Can sexual risk and behaviors among women help explain HIV disparities by race/ethnicity?


Credit: Mary Ann Liebert, Inc., publishers

New Rochelle, NY, July 13, 2017 — Researchers examined the sexual behaviors of a nationally representative group of U.S. women that can prevent against or increase risk for HIV infection and reported the differences in behaviors such as condom use and concurrent sex partners and the changes in these behaviors over 7 years for white, black, and Latina women ages 18-44 in a study published in Journal of Women's Health, a peer-reviewed publication from Mary Ann Liebert, Inc., publishers . The article is available free on the Journal of Women's Health website until August 13, 2017.

Tiffiany Aholou, PhD, MSW and colleagues from Centers for Disease Control and Prevention and ICF International, Atlanta, GA coauthored the article entitled "Sexual Risk and Protective Behaviors Among Reproductive-Aged Women in the United States." The study of more than 13,500 women focused on three sexual risk behaviors for HIV: concurrent sex partnerships, nonmonogamous sex partners, and inconsistent condom use for either vaginal or anal sex. The researchers reported the prevalence of each risk behavior and identified specific differences in HIV-related sexual risk behaviors depending on race/ethnicity and other sociodemographic variables such as married/single and bisexuality.

"Understanding that sexual risk and protective behaviors vary with race/ethnicity can help guide improved interventions aimed at decreasing the disparity in HIV infection among black and Latina women," says Susan G. Kornstein, MD, Editor-in-Chief of Journal of Women's Health, Executive Director of the Virginia Commonwealth University Institute for Women's Health, Richmond, VA, and President of the Academy of Women's Health.


About the Journal

Journal of Women's Health published monthly, is a core multidisciplinary journal dedicated to the diseases and conditions that hold greater risk for or are more prevalent among women, as well as diseases that present differently in women. Led by Editor-in-Chief Susan G. Kornstein, MD, Executive Director of the Virginia Commonwealth University Institute for Women's Health, Richmond, VA, and President of the Academy of Women's Health, the Journal covers the latest advances and clinical applications of new diagnostic procedures and therapeutic protocols for the prevention and management of women's healthcare issues. Complete tables of content and a sample issue may be viewed on the Journal of Women's Health website. Journal of Women's Health is the official journal of the Academy of Women's Health and the Society for Women's Health Research.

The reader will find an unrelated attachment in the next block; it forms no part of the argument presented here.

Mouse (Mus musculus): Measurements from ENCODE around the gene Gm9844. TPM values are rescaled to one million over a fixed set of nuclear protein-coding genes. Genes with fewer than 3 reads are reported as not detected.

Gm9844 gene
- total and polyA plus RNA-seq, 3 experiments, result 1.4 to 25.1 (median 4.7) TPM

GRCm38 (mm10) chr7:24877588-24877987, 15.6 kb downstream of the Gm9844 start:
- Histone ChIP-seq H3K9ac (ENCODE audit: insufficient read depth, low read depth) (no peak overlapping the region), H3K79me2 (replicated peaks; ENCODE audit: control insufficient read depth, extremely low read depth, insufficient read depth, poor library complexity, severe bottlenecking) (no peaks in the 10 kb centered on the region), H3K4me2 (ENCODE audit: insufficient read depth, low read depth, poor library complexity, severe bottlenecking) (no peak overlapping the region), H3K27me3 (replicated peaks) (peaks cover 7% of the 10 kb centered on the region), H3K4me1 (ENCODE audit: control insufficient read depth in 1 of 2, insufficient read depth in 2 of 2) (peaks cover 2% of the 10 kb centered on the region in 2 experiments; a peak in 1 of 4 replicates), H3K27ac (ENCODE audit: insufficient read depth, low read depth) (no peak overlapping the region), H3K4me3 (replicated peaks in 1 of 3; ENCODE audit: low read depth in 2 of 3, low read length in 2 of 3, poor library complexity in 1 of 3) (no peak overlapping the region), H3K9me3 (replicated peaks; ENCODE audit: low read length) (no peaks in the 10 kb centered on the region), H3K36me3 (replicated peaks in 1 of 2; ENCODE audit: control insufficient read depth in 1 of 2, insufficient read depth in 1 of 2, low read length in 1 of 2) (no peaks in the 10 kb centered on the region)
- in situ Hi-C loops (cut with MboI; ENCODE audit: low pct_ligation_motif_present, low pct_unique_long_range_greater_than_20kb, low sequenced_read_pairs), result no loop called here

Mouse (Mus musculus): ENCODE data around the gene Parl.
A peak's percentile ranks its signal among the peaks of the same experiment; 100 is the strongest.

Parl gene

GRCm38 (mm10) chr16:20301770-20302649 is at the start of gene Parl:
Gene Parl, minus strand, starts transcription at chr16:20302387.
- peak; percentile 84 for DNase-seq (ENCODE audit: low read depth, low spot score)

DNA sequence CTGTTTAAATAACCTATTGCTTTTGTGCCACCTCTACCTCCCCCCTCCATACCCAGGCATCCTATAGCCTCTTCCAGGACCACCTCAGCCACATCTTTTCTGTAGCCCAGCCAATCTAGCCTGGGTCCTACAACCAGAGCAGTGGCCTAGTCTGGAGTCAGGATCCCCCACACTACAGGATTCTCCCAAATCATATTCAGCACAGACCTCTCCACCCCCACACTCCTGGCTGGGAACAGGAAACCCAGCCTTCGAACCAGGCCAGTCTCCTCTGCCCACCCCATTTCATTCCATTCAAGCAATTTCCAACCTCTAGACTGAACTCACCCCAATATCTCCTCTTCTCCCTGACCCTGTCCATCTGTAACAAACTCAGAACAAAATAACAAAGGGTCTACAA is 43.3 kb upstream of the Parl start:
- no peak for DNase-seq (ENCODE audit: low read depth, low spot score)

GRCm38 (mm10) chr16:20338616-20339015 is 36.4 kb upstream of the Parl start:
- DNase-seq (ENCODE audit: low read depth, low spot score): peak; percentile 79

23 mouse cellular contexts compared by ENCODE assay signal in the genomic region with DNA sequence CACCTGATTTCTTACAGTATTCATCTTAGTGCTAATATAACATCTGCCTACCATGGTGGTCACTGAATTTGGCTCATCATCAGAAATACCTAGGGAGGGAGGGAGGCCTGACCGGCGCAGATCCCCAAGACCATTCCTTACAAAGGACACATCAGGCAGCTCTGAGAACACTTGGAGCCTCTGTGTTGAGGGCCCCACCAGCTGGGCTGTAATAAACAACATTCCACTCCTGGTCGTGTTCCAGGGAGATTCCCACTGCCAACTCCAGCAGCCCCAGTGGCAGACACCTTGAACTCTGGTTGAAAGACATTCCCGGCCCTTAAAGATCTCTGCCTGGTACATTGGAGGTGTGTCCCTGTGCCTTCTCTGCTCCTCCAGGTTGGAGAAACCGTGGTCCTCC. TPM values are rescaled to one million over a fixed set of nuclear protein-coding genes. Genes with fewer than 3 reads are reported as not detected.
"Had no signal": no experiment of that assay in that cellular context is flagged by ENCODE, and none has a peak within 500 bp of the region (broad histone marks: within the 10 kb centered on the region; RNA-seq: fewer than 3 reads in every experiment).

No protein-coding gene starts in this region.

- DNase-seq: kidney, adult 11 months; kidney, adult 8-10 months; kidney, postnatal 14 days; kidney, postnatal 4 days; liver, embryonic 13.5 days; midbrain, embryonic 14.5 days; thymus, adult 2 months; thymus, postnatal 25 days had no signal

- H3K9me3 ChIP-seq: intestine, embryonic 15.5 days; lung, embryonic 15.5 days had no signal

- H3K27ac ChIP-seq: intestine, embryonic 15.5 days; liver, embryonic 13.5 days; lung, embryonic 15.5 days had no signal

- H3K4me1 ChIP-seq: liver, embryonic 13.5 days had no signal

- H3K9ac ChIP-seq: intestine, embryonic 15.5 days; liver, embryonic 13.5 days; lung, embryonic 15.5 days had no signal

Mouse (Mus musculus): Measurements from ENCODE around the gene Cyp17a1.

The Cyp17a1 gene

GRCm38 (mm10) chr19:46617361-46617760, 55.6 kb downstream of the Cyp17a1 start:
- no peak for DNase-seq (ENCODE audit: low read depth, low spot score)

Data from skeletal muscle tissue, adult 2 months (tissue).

About the Academy

Academy of Women's Health is an interdisciplinary, international association of physicians, nurses, and other health professionals who work across the broad field of women's health, providing its members with up-to-date advances and options in clinical care that will enable the best outcomes for their women patients. The Academy's focus includes the dissemination of translational research and evidence-based practices for disease prevention, diagnosis, and treatment of women across the lifespan.

About the Publisher

Mary Ann Liebert, Inc., publishers is a privately held, fully integrated media company known for establishing authoritative peer-reviewed journals in many promising areas of science and biomedical research, including LGBT Health, Transgender Health, Health Equity, Population Health Management, and Breastfeeding Medicine. Its biotechnology trade magazine, GEN (Genetic Engineering & Biotechnology News), was the first in its field and is today the industry's most widely read publication worldwide. A complete list of the firm's 80 journals, books, and newsmagazines is available on the Mary Ann Liebert, Inc., publishers website.

Mary Ann Liebert, Inc. 140 Huguenot Street, New Rochelle, NY 10801 Phone: 914-740-2100 (800) M-LIEBERT Fax 914-740-2101

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